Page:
"A warm autumnal haze lay upon the landscape, and in the distance the cold blue of the water glittered with a bright sheen, that harmonized well with the unclouded atmosphere. I felt my spirit rise under the invigorating air, and I moved with a lighter tread, and became endowed with a more courageous life." (114)


Reading this novel gave me a better sense of the author's values and belief system. One can clearly see in it Elizabeth Oakes-Smith's personal struggle with religious ideas, and her longing for equality of citizenship. The minister's character states:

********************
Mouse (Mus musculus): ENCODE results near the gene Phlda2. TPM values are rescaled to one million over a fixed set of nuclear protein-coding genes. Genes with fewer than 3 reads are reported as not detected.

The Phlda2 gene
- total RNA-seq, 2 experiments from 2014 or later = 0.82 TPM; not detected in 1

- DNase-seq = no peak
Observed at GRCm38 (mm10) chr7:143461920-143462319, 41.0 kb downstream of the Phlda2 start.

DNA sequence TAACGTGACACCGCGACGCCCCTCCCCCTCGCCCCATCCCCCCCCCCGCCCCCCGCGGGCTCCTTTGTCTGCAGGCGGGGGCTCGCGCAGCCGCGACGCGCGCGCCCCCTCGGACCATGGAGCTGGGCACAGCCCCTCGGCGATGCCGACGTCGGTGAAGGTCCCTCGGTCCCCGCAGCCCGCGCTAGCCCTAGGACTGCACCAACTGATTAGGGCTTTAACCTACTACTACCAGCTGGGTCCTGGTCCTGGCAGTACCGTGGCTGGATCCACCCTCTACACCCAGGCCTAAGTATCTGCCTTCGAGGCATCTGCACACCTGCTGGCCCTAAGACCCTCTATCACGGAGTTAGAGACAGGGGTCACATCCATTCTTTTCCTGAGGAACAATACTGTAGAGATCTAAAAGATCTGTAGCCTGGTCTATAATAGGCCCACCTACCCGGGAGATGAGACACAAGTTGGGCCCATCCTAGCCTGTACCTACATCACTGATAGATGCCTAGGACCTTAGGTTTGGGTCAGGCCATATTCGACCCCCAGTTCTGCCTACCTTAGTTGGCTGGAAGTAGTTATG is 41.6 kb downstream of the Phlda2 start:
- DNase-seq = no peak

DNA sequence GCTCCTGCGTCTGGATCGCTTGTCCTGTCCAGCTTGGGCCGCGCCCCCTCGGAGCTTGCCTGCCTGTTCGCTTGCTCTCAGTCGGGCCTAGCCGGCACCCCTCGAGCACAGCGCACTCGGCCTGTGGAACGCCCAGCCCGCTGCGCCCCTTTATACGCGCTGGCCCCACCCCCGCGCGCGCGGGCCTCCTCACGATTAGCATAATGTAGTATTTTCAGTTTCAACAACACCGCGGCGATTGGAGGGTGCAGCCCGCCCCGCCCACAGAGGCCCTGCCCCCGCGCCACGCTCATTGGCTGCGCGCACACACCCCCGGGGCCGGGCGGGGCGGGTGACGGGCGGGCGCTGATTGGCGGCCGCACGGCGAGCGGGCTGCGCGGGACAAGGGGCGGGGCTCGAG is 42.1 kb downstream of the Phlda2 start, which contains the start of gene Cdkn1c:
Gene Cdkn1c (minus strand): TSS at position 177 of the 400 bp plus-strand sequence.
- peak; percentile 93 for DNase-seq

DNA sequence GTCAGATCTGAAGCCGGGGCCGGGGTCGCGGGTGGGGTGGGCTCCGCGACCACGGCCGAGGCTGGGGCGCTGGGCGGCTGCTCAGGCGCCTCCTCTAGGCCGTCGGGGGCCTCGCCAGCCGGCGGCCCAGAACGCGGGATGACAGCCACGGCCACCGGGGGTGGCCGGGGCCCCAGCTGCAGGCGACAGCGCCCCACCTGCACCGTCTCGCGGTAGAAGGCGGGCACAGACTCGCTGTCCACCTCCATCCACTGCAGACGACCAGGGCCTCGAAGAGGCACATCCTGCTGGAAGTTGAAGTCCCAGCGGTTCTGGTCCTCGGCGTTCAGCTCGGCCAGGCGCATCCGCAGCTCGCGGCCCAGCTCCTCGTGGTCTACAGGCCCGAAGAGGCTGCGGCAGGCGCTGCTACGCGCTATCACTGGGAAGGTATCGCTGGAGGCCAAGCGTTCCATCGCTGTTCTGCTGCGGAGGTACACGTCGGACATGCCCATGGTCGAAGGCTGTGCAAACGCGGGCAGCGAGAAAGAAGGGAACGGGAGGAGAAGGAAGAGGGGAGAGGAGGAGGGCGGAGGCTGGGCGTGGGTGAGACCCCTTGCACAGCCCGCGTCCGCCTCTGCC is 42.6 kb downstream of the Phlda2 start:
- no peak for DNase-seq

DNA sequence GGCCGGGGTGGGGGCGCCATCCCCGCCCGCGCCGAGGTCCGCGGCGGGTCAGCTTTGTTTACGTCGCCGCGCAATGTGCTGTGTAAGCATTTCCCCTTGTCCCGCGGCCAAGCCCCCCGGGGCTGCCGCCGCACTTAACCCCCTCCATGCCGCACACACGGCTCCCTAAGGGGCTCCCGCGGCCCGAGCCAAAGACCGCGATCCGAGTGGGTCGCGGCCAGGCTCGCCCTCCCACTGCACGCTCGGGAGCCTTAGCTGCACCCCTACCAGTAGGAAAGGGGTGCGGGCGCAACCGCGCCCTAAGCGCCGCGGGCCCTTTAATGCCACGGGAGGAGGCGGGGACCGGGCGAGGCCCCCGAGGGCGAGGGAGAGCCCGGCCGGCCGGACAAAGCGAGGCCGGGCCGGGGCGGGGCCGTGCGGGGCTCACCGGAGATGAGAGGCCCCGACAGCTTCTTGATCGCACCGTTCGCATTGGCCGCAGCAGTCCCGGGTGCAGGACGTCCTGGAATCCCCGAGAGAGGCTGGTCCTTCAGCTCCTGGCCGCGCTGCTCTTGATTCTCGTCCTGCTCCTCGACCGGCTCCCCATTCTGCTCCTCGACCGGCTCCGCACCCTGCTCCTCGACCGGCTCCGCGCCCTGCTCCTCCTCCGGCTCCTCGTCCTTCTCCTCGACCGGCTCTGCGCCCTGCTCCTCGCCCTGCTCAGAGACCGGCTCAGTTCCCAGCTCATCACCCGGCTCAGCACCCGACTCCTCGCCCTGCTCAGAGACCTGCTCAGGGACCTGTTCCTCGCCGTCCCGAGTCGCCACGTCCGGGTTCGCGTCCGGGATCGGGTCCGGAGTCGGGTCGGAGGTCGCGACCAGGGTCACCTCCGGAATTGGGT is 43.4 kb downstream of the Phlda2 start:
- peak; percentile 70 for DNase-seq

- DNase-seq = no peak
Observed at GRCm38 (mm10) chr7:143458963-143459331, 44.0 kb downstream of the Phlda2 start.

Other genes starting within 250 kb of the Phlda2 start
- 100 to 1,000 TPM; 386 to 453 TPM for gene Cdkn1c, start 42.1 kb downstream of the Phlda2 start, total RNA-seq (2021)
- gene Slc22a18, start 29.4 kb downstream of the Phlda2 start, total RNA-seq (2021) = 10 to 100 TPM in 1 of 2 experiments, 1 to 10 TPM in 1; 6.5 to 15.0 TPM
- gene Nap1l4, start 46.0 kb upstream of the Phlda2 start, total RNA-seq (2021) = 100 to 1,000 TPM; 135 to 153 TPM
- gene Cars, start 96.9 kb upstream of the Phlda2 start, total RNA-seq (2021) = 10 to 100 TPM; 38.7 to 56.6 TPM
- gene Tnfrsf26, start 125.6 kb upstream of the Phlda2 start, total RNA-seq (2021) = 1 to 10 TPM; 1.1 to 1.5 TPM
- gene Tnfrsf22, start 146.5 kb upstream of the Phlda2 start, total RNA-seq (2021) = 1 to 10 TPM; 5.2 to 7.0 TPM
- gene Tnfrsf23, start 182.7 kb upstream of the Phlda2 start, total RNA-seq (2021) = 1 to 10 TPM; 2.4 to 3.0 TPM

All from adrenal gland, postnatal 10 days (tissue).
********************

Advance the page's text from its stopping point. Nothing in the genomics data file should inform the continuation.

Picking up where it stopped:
"I think Miss Bertha has scruples as to the present form...She believes in a one entire brotherhood - a universal church. The symbolic bread and wine, she believes, should be proffered to all who love our Lord Jesus Christ, without distinction of age, sex, or condition. It is the type of fraternity, not the privilege of the few." (133)


Elizabeth Oakes Smith was raised on Puritan ideas, living on the farm of her grandfather Esquire Blanchard Prince, a French Huguenot descended from five brothers who traveled to the new world on The Mayflower. (Her father was lost at sea when she was very young. She calls her father's family "free thinkers.") Oakes-Smith describes her Puritan grandfather in her autobiography:


"Grandfather Blanchard was a tall, handsome man, a trifle fond of showing his person to advantage; he always wore ruffles and white topped boots with dangling tassels." (15)